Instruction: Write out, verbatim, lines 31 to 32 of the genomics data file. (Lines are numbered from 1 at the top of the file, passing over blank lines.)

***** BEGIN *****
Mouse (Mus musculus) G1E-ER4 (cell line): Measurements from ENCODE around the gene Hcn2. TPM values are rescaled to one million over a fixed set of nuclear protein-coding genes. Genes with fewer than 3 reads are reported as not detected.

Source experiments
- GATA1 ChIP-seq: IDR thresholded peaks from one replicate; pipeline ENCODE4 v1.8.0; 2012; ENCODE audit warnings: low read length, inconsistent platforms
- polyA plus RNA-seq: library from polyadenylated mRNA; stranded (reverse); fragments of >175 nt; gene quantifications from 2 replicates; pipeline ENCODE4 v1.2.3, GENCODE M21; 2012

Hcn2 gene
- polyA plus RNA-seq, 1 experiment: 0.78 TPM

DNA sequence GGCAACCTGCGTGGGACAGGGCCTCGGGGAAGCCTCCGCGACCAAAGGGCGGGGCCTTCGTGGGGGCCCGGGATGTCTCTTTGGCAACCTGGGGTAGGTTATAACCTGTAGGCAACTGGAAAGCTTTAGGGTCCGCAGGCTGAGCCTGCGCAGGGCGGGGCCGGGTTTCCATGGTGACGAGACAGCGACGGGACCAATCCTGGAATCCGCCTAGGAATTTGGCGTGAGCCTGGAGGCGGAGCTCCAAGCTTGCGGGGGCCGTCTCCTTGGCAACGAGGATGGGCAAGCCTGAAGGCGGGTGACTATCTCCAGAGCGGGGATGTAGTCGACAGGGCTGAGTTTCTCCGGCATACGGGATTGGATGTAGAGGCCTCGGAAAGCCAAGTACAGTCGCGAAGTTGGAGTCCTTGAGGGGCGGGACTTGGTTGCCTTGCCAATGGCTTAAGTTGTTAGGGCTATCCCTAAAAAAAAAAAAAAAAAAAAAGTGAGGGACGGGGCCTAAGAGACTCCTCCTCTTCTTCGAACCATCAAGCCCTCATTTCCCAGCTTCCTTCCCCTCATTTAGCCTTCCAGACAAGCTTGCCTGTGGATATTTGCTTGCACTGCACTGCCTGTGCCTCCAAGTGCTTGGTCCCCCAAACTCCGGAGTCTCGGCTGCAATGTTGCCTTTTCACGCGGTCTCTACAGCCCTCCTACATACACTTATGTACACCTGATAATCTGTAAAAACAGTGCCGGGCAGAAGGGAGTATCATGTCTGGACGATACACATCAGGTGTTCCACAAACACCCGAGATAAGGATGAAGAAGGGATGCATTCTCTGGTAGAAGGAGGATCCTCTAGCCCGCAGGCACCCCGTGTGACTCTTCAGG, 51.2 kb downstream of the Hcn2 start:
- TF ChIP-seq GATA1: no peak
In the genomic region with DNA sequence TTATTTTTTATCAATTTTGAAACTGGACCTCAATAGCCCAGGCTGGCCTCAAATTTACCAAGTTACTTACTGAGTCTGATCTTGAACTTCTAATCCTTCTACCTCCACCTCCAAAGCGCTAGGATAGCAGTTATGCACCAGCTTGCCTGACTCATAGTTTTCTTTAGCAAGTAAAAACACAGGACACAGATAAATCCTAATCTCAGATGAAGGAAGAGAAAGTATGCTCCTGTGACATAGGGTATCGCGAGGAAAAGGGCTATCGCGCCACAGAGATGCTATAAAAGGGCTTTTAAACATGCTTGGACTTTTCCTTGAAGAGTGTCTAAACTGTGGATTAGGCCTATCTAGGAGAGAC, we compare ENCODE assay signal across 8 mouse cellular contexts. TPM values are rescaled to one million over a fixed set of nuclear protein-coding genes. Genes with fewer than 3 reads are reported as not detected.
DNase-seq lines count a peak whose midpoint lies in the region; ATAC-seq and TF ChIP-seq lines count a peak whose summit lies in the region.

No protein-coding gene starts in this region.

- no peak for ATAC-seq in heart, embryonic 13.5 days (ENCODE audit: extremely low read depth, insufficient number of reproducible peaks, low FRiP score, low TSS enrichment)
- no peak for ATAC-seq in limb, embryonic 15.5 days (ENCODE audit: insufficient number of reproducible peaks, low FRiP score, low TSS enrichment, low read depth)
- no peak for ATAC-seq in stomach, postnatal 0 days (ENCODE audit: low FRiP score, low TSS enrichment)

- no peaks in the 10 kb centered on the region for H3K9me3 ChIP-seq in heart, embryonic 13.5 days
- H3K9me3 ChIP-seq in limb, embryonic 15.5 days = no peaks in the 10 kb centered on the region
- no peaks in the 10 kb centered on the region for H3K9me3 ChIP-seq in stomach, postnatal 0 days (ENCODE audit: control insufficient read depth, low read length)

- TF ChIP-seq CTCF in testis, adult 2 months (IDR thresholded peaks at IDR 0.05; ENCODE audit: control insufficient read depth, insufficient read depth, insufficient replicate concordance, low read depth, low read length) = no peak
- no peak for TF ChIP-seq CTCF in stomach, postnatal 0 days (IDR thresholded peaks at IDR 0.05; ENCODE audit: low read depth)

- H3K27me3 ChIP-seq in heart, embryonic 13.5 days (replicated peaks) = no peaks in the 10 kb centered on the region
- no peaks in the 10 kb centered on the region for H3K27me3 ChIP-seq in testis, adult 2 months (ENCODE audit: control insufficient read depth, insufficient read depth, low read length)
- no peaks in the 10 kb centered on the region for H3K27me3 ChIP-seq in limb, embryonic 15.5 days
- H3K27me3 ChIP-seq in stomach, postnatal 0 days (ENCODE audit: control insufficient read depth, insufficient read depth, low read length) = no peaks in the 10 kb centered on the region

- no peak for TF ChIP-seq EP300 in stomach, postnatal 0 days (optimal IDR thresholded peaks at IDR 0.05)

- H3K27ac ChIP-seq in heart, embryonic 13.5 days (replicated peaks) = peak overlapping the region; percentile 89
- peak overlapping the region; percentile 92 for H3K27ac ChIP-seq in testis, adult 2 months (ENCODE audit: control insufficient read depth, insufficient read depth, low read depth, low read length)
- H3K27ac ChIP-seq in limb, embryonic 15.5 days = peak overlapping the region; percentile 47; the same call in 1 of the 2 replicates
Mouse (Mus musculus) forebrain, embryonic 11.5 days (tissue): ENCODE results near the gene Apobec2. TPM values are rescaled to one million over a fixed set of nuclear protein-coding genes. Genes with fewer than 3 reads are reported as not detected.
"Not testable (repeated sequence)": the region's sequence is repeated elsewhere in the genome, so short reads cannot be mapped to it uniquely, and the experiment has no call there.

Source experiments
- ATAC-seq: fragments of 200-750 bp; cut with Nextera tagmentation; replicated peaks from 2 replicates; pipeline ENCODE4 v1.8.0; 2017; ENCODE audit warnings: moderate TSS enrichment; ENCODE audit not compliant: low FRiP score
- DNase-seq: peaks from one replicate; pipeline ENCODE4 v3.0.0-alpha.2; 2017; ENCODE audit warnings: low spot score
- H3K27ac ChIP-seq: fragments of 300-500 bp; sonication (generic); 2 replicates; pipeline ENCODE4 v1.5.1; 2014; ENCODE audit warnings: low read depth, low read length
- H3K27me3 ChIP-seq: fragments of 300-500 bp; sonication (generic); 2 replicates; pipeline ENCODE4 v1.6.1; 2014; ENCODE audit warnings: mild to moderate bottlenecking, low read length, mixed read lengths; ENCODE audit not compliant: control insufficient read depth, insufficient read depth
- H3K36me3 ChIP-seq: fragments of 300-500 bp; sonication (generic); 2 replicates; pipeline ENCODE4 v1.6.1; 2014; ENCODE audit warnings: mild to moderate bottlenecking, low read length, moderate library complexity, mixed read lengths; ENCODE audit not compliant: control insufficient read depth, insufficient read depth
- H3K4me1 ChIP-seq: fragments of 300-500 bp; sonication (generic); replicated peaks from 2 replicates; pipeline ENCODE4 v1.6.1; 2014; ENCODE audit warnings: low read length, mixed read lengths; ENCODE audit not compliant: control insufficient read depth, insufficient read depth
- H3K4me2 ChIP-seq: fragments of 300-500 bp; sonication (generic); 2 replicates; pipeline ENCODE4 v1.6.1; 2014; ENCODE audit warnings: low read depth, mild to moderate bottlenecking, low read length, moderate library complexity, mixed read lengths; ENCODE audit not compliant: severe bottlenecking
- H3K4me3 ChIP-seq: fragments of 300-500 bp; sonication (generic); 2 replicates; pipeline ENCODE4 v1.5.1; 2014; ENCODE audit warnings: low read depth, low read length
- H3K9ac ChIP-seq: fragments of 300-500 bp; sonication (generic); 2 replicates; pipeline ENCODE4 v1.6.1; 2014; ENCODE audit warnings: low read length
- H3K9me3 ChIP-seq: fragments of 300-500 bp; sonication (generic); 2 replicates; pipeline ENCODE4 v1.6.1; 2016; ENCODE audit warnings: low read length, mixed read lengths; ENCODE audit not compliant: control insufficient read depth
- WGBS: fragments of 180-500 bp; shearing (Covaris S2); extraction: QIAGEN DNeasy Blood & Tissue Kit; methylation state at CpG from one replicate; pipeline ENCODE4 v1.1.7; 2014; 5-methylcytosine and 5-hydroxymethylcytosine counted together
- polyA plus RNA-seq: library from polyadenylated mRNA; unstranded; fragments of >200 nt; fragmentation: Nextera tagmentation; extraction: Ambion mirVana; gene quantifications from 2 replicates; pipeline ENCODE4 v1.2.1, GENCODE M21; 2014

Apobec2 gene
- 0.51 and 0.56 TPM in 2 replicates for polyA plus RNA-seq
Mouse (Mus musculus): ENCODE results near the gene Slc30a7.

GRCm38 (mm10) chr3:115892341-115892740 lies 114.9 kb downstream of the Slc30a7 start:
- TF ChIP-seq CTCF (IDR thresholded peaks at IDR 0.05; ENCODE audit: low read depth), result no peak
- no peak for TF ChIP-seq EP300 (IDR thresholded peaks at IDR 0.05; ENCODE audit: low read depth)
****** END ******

- ATAC-seq: fragments of 200-750 bp; cut with Nextera tagmentation; replicated peaks from 2 replicates; pipeline ENCODE4 v1.8.0; 2017; ENCODE audit warnings: moderate TSS enrichment; ENCODE audit not compliant: low FRiP score
- DNase-seq: peaks from one replicate; pipeline ENCODE4 v3.0.0-alpha.2; 2017; ENCODE audit warnings: low spot score